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Trump Blasted by Town Hall Moderator for Spreading Conspiracy Theories

From QAnon to alleging COVID orders were made to hurt him politically, Trump indicated he would continue to spread lies.

President Trump gestures as he speaks during an NBC News town hall event at the Perez Art Museum in Miami, Florida, on October 15, 2020.

During a town hall event hosted by NBC News’s Savannah Guthrie on Thursday evening, President Donald Trump refused to denounce the QAnon movement and deflected other questions regarding his promotion of conspiracy theories in general.

Trump’s demeanor during the town hall was nothing unfamiliar to anyone who has followed his presidential tenure so far — he was oftentimes combative with Guthrie, expressing frustration with her several times during the debate. He regularly complained about questions she asked, at one point calling her “so cute” after she challenged him.

When Guthrie asked the president if he would condemn white supremacy, Trump maintained that he does and has for years condemned it, despite many statements and policies demonstrating otherwise.

When the conversation on white supremacy shifted to the subject of QAnon — the conspiracy theory movement that, as Guthrie described it, pushes the false belief “that Democrats are a satanic pedophile ring and that you are the savior” — the host asked Trump if he would denounce the movement as fraudulent. After some back and forth, Trump attempted to shift the topic, but Guthrie continued to press him for an answer. The president, who in August sang the praises for the movement by describing its followers as “people who love our country,” told Guthrie on Thursday night, “I just don’t know about QAnon.”

“You do know,” Guthrie retorted.

“What I do hear about it is they are very strongly against pedophilia, and I agree with that,” Trump added.

As president of the United States, Trump likely knows more about QAnon than he admitted during the town hall — particularly because the FBI labeled the movement as a domestic threat more than a year ago.

Trump’s use of Twitter was also brought up during the town hall, particularly his habit of sharing misleading content often based on conspiracy theories. Guthrie questioned why Trump, for example, would share a tweet to his followers wrongly suggesting that his Democratic opponent in the election, Joe Biden, alongside former President Barack Obama, killed members of Seal Team Six in order to cover up the fact that Osama bin Laden was supposedly still alive.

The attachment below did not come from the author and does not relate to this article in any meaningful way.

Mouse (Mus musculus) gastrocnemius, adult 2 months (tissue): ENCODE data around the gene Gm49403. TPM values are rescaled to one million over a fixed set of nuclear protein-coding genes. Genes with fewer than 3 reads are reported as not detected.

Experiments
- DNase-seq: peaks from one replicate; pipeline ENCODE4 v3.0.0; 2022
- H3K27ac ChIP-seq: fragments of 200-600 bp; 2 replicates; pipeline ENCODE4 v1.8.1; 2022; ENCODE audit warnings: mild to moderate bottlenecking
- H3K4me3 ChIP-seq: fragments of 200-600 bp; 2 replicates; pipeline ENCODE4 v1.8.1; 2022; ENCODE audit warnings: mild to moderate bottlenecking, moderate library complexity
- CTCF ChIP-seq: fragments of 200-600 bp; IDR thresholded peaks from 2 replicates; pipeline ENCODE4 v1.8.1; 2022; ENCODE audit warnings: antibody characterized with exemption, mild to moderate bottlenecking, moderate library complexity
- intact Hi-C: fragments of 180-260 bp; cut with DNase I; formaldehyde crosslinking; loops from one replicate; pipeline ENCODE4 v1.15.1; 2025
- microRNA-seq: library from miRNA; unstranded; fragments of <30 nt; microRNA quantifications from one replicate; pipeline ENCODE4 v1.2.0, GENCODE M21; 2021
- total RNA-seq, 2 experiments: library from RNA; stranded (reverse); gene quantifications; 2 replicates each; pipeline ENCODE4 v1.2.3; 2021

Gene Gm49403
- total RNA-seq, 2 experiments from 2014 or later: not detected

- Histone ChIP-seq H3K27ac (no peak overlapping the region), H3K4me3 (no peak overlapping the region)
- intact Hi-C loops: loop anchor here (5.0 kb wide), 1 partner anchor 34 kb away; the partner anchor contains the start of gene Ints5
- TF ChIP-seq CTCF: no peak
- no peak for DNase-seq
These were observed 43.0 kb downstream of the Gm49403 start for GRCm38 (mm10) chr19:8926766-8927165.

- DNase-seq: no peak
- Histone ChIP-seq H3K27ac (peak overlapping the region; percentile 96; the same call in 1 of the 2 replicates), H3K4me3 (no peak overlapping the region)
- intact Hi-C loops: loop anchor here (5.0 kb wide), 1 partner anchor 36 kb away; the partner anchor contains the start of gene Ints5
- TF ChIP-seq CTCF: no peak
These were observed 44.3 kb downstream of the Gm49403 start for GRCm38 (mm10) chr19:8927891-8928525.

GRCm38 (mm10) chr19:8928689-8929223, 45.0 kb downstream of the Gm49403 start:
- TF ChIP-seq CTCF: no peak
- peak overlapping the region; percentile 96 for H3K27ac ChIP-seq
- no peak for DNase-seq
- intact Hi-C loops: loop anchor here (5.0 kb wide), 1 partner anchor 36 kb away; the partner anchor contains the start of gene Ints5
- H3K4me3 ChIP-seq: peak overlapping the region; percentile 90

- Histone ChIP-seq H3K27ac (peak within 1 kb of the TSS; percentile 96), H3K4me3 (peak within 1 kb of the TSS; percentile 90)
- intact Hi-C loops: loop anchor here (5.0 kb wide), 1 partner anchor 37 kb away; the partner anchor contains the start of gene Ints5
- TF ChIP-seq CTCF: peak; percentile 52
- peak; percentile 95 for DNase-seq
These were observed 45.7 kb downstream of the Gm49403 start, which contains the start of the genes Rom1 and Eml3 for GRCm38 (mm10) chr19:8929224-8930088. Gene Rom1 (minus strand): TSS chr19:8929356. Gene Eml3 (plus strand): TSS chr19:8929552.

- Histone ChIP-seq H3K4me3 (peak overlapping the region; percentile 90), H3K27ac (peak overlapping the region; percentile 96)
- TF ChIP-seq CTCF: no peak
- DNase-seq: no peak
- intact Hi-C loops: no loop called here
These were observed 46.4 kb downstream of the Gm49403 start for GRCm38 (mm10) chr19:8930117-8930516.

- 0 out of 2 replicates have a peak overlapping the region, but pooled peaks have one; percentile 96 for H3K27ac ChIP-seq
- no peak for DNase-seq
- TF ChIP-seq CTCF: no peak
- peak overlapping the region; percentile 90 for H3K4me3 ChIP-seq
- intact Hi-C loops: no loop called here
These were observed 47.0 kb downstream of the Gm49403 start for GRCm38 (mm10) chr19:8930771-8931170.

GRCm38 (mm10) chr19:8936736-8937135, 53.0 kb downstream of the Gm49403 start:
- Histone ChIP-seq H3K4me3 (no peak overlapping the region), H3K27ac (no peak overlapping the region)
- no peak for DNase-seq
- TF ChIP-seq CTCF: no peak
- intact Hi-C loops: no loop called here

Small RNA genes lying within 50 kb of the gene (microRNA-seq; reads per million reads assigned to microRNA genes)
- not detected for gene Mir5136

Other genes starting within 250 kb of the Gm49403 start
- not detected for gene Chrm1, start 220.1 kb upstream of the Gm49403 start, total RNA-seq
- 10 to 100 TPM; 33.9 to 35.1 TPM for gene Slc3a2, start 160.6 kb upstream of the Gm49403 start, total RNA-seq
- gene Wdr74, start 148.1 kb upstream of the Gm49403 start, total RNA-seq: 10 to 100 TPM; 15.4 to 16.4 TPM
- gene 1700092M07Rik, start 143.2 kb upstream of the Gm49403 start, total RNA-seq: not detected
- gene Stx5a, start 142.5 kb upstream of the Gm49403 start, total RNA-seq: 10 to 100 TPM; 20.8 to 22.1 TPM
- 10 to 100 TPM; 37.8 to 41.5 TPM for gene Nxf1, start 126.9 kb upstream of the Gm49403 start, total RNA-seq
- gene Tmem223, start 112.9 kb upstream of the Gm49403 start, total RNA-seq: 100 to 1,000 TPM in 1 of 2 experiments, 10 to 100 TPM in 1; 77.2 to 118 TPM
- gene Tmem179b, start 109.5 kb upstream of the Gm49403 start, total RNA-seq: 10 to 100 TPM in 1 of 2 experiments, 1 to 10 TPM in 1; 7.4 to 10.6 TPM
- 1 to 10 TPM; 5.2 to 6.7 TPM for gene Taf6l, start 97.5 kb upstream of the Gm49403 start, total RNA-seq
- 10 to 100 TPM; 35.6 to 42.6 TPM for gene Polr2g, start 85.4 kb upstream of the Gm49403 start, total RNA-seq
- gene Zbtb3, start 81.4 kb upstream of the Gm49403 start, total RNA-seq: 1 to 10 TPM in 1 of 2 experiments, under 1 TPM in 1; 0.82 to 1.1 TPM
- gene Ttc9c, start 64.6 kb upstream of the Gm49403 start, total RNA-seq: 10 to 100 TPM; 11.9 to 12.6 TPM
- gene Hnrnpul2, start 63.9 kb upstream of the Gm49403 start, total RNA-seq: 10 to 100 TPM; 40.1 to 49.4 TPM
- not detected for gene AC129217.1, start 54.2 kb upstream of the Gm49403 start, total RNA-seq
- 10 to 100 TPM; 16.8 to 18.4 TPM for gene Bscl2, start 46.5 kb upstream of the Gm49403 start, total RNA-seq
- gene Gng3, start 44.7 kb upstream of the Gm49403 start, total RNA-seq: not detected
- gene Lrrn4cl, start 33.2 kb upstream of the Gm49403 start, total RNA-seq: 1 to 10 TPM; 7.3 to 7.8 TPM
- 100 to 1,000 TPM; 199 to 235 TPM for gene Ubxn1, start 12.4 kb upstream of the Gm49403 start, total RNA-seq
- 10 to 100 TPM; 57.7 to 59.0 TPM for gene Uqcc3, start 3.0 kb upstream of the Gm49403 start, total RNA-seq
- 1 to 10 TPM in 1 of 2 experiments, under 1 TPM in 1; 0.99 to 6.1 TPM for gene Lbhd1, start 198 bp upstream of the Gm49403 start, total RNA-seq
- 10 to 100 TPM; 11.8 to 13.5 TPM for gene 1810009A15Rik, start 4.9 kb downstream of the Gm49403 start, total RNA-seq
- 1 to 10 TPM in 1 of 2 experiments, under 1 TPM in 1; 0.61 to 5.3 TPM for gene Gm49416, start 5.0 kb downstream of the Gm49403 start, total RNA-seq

“Why would you send a lie like that to your followers?” Guthrie asked.

“I know nothing about it,” the president responded.

“You retweeted it,” Guthrie pointed out.

Trump tried to justify himself doing so. “That was a retweet, that was an opinion of somebody, and that was a retweet,” he said. “I’ll put it out there, people can decide for themselves, I don’t take a position.”

Guthrie said she didn’t understand why Trump would make that choice, and suggested that the president of the United States shouldn’t “just retweet whatever” to his followers, particularly information that’s a flagrant lie.

Guthrie and Trump also clashed on the issue of coronavirus. Trump invoked a line he’s used in the past, arguing that “the cure can not be worse than the problem itself.”

When Guthrie tried to ask him whether 200,000 deaths due to COVID-19 indicated a failure on his part, the president interrupted her, and suggested that some governors wanted to hurt his presidential campaign through their efforts to quell the spread of the virus.

“The fact is we’re winning all these cases because it’s unconstitutional what they’re doing,” Trump said. “And I think they’re doing it for political reasons.”

In the past, Trump has suggested that adherence to social distancing rules, including the wearing of masks, were themselves political statements against his being president. While Trump didn’t say as much on Thursday, he did falsely suggest that health experts were split on the efficacy of masks.

“You have, on the masks, you have two stories. You have a story where they want, a story where they don’t want,” the president said.

“All of your public health officials, your administration, they’re in unison about this,” Guthrie responded.

“Some. No,” Trump responded.

“Scott Atkins, if you look at Scott, Dr. Scott. He’s from, great guy, Stanford. He will tell you that, he disagrees with you,” Trump continued, likely intending to say Scott Atlas, a member of his coronavirus task force who has pushed the dangerous and ethically unsound concept of an unmitigated herd immunity approach at the White House.

“He’s not an infectious disease expert,” Guthrie chimed in.

Atlas is a neuroradiologist, a specialist who deals with diagnosing issues related to the brain, spine, head and neck.

“Oh, I don’t know. Look, he’s an expert, he’s one of the great experts in the world,” Trump insisted.

A number of studies have demonstrated that wearing masks in public have successfully helped to stem the spread of COVID-19.

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